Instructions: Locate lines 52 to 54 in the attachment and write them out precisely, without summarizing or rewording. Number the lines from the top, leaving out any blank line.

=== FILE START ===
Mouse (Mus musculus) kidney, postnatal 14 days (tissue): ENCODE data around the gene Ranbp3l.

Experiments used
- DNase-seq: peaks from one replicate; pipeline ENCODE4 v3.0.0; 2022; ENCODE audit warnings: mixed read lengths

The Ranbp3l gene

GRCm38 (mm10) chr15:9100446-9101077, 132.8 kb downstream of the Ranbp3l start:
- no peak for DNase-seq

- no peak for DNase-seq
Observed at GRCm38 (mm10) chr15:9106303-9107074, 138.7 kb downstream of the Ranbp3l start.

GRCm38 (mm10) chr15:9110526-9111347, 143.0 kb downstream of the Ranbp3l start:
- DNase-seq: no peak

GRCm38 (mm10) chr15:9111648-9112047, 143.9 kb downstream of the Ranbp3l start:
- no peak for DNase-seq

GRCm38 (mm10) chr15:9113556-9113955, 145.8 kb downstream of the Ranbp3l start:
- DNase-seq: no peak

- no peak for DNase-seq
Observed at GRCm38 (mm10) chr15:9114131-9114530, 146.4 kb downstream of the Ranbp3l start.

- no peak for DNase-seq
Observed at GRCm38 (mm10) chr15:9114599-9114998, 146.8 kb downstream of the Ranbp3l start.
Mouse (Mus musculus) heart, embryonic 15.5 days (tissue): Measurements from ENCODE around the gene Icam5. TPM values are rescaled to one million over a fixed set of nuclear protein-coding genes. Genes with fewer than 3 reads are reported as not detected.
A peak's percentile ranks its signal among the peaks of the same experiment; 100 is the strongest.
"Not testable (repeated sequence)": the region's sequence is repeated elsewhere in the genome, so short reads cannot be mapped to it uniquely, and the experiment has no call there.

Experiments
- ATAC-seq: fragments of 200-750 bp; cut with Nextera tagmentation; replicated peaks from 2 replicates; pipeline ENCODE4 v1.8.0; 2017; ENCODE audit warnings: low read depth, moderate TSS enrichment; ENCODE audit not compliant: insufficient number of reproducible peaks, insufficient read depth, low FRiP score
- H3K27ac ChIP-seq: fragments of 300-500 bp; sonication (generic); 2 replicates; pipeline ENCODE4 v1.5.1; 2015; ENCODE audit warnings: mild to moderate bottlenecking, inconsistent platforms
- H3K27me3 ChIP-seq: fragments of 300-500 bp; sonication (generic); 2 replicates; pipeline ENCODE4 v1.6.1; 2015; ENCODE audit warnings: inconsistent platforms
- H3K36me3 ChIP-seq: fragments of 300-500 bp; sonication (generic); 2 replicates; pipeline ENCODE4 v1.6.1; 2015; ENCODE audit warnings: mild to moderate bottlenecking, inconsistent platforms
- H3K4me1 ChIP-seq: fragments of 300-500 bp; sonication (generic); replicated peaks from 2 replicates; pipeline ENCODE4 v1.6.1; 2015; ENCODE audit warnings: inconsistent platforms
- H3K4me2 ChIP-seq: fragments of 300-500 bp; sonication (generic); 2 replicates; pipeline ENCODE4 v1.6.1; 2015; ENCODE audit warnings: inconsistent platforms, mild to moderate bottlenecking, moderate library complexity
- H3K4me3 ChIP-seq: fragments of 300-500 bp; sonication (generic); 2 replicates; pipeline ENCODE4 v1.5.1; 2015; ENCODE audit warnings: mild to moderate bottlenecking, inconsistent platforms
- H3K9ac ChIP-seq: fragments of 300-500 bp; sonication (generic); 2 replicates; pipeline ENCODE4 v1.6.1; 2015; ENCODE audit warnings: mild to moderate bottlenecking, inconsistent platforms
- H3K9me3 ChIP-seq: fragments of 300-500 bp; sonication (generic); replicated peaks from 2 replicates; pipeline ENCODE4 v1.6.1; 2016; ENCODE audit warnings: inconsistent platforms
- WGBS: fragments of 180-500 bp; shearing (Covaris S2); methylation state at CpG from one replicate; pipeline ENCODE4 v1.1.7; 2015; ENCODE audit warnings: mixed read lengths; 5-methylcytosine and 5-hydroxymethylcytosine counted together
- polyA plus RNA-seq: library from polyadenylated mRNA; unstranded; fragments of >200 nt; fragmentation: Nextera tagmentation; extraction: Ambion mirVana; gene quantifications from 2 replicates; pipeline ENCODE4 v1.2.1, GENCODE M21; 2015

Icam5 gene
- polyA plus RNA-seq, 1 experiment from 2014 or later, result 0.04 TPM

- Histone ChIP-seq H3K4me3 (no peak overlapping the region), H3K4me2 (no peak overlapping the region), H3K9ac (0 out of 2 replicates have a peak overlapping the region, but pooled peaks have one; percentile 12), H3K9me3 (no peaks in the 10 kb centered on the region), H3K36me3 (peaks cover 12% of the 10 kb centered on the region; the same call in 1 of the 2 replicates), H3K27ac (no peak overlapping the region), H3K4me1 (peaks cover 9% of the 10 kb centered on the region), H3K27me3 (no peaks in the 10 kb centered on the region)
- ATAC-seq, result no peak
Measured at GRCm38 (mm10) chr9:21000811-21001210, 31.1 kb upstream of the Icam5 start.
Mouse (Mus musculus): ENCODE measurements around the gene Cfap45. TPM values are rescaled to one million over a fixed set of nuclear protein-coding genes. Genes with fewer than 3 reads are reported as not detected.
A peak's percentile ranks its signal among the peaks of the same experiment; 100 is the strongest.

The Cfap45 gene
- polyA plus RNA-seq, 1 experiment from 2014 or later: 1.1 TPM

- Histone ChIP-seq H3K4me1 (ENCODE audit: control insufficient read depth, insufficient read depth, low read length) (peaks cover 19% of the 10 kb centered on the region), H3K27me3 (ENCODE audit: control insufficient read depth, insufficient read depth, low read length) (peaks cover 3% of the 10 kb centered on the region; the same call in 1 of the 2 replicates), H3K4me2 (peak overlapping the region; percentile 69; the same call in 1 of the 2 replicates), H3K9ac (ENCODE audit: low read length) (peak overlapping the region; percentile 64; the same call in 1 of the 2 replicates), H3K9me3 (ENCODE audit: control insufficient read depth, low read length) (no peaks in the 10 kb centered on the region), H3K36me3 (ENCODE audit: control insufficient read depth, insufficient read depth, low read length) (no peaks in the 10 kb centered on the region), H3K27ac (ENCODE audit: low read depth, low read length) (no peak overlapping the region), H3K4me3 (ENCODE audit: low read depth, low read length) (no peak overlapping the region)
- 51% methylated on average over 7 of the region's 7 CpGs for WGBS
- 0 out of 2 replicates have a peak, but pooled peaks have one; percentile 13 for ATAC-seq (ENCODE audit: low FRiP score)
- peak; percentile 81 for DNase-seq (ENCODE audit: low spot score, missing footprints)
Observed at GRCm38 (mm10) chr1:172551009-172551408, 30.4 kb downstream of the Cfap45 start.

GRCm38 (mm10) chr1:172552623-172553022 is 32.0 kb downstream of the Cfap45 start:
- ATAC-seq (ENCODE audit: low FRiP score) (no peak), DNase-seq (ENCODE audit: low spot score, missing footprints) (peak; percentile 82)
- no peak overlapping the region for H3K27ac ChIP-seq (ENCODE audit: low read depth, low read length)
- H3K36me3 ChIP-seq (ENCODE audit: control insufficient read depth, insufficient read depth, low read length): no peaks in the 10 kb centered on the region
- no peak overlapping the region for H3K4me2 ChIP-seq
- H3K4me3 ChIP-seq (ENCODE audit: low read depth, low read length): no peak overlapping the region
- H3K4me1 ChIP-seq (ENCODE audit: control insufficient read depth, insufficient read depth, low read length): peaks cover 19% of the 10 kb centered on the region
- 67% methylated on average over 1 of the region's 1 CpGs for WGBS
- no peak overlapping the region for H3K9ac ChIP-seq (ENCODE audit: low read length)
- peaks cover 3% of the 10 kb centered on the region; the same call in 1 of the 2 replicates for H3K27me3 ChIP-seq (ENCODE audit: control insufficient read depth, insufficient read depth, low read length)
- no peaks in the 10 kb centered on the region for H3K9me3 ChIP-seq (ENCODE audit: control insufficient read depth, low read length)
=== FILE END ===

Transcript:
- no peak overlapping the region for H3K4me2 ChIP-seq
- H3K4me3 ChIP-seq (ENCODE audit: low read depth, low read length): no peak overlapping the region
- H3K4me1 ChIP-seq (ENCODE audit: control insufficient read depth, insufficient read depth, low read length): peaks cover 19% of the 10 kb centered on the region